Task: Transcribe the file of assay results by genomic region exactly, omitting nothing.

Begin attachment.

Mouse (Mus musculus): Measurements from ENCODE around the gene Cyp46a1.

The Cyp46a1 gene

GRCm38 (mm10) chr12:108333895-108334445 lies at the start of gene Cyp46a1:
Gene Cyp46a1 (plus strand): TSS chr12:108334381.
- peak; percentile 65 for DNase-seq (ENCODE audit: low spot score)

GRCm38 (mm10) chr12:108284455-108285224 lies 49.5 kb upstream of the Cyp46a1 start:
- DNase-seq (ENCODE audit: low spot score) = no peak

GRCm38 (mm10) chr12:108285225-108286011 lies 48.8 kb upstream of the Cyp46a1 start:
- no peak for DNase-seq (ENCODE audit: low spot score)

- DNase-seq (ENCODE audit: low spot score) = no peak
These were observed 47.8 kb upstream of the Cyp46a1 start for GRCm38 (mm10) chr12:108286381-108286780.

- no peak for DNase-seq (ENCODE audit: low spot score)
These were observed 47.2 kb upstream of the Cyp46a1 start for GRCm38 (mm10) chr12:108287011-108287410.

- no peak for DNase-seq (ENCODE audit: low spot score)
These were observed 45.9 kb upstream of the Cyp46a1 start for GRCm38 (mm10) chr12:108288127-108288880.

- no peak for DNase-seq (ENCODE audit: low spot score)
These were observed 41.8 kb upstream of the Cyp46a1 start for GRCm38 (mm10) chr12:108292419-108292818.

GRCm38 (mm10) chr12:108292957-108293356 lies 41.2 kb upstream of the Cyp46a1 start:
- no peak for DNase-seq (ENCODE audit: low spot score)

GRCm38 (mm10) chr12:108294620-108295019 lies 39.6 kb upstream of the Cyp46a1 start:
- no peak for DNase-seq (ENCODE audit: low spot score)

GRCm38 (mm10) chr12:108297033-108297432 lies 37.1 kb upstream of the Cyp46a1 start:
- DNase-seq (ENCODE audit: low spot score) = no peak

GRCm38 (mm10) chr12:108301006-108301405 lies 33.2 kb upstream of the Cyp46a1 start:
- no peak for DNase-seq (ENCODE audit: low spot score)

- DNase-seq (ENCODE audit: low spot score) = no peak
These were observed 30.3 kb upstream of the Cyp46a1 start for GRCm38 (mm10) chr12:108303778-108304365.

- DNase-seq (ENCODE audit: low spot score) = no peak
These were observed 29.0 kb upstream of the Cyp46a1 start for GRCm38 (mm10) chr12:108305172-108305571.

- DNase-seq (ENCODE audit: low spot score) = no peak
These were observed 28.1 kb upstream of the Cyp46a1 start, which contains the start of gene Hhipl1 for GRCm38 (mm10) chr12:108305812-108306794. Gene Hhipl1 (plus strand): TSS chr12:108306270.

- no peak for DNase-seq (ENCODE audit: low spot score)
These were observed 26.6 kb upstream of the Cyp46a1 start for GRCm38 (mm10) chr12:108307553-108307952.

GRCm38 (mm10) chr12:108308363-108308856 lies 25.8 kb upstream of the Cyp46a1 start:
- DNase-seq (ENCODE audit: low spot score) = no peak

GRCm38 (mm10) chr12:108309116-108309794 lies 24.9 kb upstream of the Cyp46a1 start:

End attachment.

Mouse (Mus musculus): Measurements from ENCODE around the gene Cyp46a1.

The Cyp46a1 gene

GRCm38 (mm10) chr12:108333895-108334445 lies at the start of gene Cyp46a1:
Gene Cyp46a1 (plus strand): TSS chr12:108334381.
- peak; percentile 65 for DNase-seq (ENCODE audit: low spot score)

GRCm38 (mm10) chr12:108284455-108285224 lies 49.5 kb upstream of the Cyp46a1 start:
- DNase-seq (ENCODE audit: low spot score) = no peak

GRCm38 (mm10) chr12:108285225-108286011 lies 48.8 kb upstream of the Cyp46a1 start:
- no peak for DNase-seq (ENCODE audit: low spot score)

- DNase-seq (ENCODE audit: low spot score) = no peak
These were observed 47.8 kb upstream of the Cyp46a1 start for GRCm38 (mm10) chr12:108286381-108286780.

- no peak for DNase-seq (ENCODE audit: low spot score)
These were observed 47.2 kb upstream of the Cyp46a1 start for GRCm38 (mm10) chr12:108287011-108287410.

- no peak for DNase-seq (ENCODE audit: low spot score)
These were observed 45.9 kb upstream of the Cyp46a1 start for GRCm38 (mm10) chr12:108288127-108288880.

- no peak for DNase-seq (ENCODE audit: low spot score)
These were observed 41.8 kb upstream of the Cyp46a1 start for GRCm38 (mm10) chr12:108292419-108292818.

GRCm38 (mm10) chr12:108292957-108293356 lies 41.2 kb upstream of the Cyp46a1 start:
- no peak for DNase-seq (ENCODE audit: low spot score)

GRCm38 (mm10) chr12:108294620-108295019 lies 39.6 kb upstream of the Cyp46a1 start:
- no peak for DNase-seq (ENCODE audit: low spot score)

GRCm38 (mm10) chr12:108297033-108297432 lies 37.1 kb upstream of the Cyp46a1 start:
- DNase-seq (ENCODE audit: low spot score) = no peak

GRCm38 (mm10) chr12:108301006-108301405 lies 33.2 kb upstream of the Cyp46a1 start:
- no peak for DNase-seq (ENCODE audit: low spot score)

- DNase-seq (ENCODE audit: low spot score) = no peak
These were observed 30.3 kb upstream of the Cyp46a1 start for GRCm38 (mm10) chr12:108303778-108304365.

- DNase-seq (ENCODE audit: low spot score) = no peak
These were observed 29.0 kb upstream of the Cyp46a1 start for GRCm38 (mm10) chr12:108305172-108305571.

- DNase-seq (ENCODE audit: low spot score) = no peak
These were observed 28.1 kb upstream of the Cyp46a1 start, which contains the start of gene Hhipl1 for GRCm38 (mm10) chr12:108305812-108306794. Gene Hhipl1 (plus strand): TSS chr12:108306270.

- no peak for DNase-seq (ENCODE audit: low spot score)
These were observed 26.6 kb upstream of the Cyp46a1 start for GRCm38 (mm10) chr12:108307553-108307952.

GRCm38 (mm10) chr12:108308363-108308856 lies 25.8 kb upstream of the Cyp46a1 start:
- DNase-seq (ENCODE audit: low spot score) = no peak

GRCm38 (mm10) chr12:108309116-108309794 lies 24.9 kb upstream of the Cyp46a1 start: